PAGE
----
Third, interests are usually not the trouble spots in a marriage. Not being able to discuss your favourite music or books with your spouse is trivial when compared to having a spouse that you can’t discuss your troubles with. Or one who has completely different values. I can find a different friend to discuss books with, but if my husband believed that it’s ok to cheat in business, I could hardly make up for that by having more friends with integrity! Or what if you’ve always thought of yourself as an independent, autonomous woman and found yourself married to a man who believes that after marriage, you must “adjust” to more traditional ways of being? Or if you’ve been brought up to be careful about money and save for a rainy day, while your partner is cool with blowing it all up? These are the things couples fight over – again and again, and willingness to work through your differences is critical.
If you follow her blog, you would have seen the kind of letters the Indian Homemaker gets from young women on a regular basis, asking for advice on dealing with husbands/in-laws who try to control them – these are testimony to how shallow the spread of empowerment is, even for women in urban India. Reading activist-writer Meena Kandasamy’s recent piece on her own domestic violence story was another chilling reminder of this. A couple of years ago, the friend of a friend rang up and asked for advice over getting her divorce. Since I didn’t know her very well, we didn’t discuss the specifics of why she was separating, and I assumed that it was incompatibility. Until, towards the end of the call, she mentioned casually that when they were in the US, her husband had slapped her around so badly that she had run into the bathroom to protect herself and call 911.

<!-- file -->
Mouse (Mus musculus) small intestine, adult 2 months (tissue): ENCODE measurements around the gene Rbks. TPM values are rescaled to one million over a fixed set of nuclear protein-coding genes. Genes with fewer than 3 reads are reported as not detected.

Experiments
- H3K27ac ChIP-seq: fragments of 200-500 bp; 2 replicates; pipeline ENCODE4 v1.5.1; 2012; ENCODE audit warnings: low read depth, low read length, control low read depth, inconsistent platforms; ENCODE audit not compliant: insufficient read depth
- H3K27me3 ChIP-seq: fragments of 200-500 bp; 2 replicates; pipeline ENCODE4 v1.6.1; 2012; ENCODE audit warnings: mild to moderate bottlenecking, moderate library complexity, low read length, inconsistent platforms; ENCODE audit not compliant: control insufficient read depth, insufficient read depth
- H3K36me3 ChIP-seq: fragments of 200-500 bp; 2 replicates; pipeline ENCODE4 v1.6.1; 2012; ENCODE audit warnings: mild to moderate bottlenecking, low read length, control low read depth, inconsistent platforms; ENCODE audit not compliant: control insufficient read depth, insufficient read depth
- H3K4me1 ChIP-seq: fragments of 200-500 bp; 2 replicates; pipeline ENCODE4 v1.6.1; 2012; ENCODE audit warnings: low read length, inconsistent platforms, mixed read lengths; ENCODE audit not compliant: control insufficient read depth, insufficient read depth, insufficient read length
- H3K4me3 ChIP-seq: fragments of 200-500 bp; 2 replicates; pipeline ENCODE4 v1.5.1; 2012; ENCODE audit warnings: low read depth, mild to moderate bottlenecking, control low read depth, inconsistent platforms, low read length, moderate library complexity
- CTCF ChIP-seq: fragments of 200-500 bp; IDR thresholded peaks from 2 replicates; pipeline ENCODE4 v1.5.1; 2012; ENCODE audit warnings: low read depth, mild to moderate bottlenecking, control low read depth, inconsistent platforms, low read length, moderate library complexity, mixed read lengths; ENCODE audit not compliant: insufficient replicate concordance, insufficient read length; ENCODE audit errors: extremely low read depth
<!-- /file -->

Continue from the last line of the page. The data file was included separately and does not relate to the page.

Violence and abuse seem to happen in all kinds of marriages, including ‘love marriages’ where one gets a rude shock at what one has married. Still, I do believe that many young women in India are getting married far too early, with far too little knowledge about the man they are choosing, and ticking a box called ‘interests’ only gives one a misplaced sort of confidence that one knows the person. Ditto for the young man who believe he is “modern” because he is “ok if my wife wears jeans” but find that his wife’s definition of modernity has moved far beyond and does not include asking for ‘permission’ from his family to work or go out with friends.